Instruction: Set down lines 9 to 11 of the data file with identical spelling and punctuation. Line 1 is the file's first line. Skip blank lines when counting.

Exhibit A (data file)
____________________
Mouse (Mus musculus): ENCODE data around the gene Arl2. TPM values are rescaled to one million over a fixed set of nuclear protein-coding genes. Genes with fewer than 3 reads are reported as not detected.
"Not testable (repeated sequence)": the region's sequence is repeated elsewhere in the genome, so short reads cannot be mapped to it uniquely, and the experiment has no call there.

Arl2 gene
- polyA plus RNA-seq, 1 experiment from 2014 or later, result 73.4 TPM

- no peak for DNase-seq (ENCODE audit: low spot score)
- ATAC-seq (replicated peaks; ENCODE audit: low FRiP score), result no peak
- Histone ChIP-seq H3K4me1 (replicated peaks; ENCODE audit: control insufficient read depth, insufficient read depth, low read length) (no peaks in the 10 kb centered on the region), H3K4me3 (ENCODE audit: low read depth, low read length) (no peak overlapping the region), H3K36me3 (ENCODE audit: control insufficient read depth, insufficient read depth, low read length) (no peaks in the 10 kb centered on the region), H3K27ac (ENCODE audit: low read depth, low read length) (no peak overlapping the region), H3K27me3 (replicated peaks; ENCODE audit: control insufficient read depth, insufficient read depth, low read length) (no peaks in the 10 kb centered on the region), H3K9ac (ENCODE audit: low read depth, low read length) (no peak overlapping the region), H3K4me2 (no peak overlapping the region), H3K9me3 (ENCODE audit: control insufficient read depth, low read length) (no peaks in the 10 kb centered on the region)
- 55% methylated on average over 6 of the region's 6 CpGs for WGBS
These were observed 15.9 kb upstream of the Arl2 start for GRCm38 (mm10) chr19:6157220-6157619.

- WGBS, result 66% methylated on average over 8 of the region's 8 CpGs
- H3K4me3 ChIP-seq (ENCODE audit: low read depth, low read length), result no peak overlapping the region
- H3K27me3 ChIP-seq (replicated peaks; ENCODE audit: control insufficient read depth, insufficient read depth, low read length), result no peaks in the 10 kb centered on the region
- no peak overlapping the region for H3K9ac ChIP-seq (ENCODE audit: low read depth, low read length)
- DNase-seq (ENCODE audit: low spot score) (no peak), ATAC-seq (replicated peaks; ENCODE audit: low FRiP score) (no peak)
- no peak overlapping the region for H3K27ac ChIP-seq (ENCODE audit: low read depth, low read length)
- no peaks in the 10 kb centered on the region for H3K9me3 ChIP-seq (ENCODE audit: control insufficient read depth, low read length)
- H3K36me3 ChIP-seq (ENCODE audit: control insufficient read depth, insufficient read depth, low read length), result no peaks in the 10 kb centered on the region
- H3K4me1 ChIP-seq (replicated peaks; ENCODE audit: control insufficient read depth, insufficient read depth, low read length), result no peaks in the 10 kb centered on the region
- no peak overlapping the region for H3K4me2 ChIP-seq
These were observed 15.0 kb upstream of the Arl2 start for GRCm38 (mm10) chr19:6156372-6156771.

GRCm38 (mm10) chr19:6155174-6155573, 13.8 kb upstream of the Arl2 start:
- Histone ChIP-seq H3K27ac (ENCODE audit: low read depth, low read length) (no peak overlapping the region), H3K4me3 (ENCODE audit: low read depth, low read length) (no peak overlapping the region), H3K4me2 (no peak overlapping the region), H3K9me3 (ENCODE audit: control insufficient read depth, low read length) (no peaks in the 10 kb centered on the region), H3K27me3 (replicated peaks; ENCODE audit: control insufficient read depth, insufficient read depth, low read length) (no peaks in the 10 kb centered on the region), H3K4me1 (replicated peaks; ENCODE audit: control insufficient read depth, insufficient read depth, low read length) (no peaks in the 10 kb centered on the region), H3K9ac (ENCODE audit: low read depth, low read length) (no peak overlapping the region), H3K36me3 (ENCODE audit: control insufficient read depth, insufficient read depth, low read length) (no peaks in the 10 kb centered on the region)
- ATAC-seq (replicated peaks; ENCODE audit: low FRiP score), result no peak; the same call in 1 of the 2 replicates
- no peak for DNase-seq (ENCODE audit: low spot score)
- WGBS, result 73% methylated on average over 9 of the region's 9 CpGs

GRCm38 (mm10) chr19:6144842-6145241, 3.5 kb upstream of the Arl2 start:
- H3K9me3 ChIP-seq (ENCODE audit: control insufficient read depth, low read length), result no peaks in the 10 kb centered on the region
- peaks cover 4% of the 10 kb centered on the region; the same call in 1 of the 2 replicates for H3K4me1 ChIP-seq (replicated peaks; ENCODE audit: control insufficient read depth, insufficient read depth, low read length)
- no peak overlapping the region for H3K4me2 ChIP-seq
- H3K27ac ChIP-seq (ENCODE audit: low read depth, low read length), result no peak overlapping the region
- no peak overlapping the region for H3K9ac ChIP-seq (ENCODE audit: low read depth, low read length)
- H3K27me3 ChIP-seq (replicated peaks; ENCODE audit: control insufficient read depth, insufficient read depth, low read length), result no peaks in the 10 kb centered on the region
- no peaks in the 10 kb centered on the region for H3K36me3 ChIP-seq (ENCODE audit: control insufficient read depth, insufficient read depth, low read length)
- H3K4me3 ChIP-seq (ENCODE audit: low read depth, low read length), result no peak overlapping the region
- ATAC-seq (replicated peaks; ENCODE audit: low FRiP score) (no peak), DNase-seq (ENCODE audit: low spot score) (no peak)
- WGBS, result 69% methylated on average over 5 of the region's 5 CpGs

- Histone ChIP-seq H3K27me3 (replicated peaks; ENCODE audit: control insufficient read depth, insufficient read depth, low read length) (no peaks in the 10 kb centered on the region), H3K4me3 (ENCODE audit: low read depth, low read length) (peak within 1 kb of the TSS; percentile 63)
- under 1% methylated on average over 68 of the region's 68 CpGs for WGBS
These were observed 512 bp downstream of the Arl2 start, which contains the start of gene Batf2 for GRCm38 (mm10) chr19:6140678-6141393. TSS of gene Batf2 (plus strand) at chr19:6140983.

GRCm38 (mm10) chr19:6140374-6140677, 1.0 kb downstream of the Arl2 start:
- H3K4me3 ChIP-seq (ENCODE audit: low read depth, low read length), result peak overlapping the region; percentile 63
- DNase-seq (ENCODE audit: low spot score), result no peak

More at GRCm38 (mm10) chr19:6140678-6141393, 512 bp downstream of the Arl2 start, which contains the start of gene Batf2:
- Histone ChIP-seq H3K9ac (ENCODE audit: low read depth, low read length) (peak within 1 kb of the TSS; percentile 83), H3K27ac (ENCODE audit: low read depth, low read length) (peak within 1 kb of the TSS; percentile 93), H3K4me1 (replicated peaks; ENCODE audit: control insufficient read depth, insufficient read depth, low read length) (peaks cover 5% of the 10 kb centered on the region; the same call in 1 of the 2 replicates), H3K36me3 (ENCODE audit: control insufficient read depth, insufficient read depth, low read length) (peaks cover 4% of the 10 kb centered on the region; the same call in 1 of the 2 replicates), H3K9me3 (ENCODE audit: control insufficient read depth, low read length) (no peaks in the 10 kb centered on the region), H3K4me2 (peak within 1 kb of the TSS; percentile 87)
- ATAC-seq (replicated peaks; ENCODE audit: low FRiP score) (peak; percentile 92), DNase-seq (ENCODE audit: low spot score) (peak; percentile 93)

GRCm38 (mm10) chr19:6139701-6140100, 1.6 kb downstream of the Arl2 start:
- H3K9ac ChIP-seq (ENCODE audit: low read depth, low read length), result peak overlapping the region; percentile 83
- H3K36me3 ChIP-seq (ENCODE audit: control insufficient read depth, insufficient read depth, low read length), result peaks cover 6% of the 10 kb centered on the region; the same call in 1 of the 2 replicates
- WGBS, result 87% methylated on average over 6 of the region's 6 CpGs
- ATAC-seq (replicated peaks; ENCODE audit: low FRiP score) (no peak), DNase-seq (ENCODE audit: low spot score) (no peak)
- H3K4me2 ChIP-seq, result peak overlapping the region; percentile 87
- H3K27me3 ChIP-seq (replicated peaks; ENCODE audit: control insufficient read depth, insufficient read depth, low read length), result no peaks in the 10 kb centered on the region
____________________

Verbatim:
These were observed 15.9 kb upstream of the Arl2 start for GRCm38 (mm10) chr19:6157220-6157619.

- WGBS, result 66% methylated on average over 8 of the region's 8 CpGs
- H3K4me3 ChIP-seq (ENCODE audit: low read depth, low read length), result no peak overlapping the region